Bipolar Disorder is a chronic condition that involves dangerous behavior, requiring lifelong medication stabilization and optimization. Right? Well, that’s what Ali once believed. As I wrote in my “Four Stories of Recovery” blog last year, Ali had been labeled with multiple diagnoses as multiple medications and hospitalizations somehow yielded more and more instability instead of less and less. Her perception of herself as sick, broken, and beyond help seemed like the only rational conclusion. Every month, she experienced a delusional rift with reality, steeped in a hall of mirrors of self-hatred. She had made five serious suicide attempts and was heading toward a residential facility, bumping up against the glass ceiling of outpatient treatment.
When she came to my office, it was the end of the line and she was at the end of her rope. But amidst the despair, there was a flicker of determination. A small light of belief that there had to be another way. That perhaps she wasn’t broken in the ways that she had been led to believe, and that it was possible to end her relationship to psychotropics. We implemented the lifestyle medicine I outline in A Mind of Your Own and Vital Mind Reset, completed her medication taper, and she went on to heal her symptoms and then to experience a total rebirth before my eyes.
Because she had begun the process of medication taper before our work together, we agreed to a strict commitment around a self care and lifestyle protocol, and she implemented it to the letter. Within two cycles, she experienced resolution of her luteal phase psychosis and suicidality. Nine months after our work together, she stated, “Of all the bridges I’ve crossed over the last year I think the biggest hurdle has been the actual withdrawal from the drugs.”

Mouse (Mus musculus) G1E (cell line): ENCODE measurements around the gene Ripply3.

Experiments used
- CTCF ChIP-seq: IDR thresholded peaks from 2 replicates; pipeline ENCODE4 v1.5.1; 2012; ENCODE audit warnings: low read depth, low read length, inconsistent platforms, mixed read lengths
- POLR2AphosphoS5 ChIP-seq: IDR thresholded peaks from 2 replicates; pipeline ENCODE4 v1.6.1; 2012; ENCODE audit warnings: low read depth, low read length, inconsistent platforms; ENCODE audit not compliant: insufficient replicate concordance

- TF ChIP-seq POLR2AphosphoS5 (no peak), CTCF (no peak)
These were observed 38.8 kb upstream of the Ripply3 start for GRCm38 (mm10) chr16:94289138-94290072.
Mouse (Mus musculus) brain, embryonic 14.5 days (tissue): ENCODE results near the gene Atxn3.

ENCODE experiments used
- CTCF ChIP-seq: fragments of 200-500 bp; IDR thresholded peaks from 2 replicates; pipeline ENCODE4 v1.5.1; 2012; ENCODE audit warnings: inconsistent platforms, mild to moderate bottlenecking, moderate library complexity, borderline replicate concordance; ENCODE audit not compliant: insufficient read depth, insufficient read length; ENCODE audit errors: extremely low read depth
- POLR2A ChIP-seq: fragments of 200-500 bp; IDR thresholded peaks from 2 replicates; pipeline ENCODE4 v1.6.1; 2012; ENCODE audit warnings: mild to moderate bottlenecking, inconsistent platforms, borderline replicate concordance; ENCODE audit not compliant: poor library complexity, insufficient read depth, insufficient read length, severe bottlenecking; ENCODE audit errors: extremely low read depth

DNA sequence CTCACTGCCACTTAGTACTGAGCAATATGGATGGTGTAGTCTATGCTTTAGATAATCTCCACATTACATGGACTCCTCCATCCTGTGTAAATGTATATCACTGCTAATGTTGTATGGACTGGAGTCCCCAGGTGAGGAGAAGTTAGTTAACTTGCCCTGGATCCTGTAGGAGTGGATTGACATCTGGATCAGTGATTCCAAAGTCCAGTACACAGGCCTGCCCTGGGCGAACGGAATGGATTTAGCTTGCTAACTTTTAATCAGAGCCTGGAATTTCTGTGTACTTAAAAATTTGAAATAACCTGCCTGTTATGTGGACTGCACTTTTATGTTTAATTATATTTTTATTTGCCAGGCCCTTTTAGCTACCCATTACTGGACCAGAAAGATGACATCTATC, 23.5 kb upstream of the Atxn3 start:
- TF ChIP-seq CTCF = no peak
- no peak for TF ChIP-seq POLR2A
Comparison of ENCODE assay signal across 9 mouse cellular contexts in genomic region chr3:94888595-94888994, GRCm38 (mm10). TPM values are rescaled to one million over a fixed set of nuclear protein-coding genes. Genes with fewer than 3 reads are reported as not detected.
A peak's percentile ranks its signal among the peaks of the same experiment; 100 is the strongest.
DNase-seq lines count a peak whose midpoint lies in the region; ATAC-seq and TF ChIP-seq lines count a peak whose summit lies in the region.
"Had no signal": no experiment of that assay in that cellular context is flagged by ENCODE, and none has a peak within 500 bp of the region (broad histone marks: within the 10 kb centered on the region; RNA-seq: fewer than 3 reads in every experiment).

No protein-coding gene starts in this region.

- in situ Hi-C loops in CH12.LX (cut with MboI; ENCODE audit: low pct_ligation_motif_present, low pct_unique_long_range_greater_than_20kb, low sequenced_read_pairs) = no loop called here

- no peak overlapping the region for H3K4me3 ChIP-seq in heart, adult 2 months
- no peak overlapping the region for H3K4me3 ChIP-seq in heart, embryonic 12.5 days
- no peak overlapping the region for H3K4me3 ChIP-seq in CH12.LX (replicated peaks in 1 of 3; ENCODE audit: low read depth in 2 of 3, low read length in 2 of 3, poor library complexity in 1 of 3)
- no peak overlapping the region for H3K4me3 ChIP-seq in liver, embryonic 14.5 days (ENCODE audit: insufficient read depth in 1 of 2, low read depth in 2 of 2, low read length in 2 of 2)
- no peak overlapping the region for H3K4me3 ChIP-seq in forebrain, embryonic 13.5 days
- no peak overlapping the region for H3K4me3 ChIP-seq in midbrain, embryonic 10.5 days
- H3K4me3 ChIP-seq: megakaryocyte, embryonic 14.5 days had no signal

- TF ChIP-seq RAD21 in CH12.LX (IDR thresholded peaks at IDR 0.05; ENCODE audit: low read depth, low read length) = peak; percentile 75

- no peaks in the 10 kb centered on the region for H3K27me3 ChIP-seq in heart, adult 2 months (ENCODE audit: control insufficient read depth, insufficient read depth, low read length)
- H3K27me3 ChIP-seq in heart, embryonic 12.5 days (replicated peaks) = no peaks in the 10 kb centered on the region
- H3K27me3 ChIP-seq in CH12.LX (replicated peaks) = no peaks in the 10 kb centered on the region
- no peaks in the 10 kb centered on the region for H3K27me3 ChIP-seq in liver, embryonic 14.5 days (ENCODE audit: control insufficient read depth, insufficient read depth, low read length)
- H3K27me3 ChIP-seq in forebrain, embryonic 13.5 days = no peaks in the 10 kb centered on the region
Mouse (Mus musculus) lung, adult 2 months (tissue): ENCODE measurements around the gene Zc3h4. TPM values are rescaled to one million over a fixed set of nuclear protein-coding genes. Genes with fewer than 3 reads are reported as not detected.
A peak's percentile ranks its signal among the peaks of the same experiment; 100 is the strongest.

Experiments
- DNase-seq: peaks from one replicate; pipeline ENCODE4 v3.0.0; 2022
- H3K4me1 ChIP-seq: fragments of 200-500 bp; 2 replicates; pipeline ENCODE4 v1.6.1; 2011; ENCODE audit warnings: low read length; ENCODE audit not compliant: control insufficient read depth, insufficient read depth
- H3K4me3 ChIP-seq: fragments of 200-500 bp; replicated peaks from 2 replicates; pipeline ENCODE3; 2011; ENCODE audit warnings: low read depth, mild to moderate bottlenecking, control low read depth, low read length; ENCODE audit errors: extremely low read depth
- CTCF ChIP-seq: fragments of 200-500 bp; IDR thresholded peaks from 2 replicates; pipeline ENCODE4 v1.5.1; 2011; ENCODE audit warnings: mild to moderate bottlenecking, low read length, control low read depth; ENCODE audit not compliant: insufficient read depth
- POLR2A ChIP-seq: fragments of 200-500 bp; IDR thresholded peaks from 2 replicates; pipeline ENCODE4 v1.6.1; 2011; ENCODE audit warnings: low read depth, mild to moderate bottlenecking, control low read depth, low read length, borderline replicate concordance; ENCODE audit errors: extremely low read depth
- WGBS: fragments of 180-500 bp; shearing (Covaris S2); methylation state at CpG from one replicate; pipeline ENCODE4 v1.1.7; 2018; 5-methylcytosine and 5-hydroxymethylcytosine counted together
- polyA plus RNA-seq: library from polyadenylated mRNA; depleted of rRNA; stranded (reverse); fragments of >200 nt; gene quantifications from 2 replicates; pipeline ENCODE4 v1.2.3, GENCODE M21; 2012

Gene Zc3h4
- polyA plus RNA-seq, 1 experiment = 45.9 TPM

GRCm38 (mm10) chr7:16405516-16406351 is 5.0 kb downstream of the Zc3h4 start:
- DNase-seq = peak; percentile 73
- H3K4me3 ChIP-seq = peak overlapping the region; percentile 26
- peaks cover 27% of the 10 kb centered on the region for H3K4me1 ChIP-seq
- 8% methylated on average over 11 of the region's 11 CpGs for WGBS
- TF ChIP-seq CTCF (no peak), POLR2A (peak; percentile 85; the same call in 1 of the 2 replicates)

The early wins in her symptom resolution gave her the strength and resiliency to weather the withdrawal process. She knew what was required to heal, and she committed even further, stating, “…while I know I have a lot of healing and work to do, for the first time in my life I feel empowered to heal myself and not at the mercy of a doctor or a drug.”
As is detailed in the report that follows, this case draws from twenty years of published scientific literature around psychoneuroimmunology and the connection between the gut, immune system, endocrine system, and the brain. Through this systems biology lens, lifestyle interventions are the only corrective measures that are sufficiently complex to resolve the stress response factors that drive pathology.
We are taught — in medical school, as patients, and as a populace — that mental illness is a disease entity that requires lifelong pharmaceutical management. We are also not properly educated about, nor given the opportunity to consent to, the dependency risks and adverse behavioral effects of psychotropics. We are never given the opportunity to believe in a full recovery and a reclamation of wellness and vitality. Ali is an exception that violates the dogmatic perspective of chronic, medicated mental illness so thoroughly that the entire paradigm should be threatened if her single case were to be documented. It is my hope that the publication of this case does just that. Click here to read the full case study.
Mad in America hosts blogs by a diverse group of writers. These posts are designed to serve as a public forum for a discussion—broadly speaking—of psychiatry and its treatments. The opinions expressed are the writers’ own.
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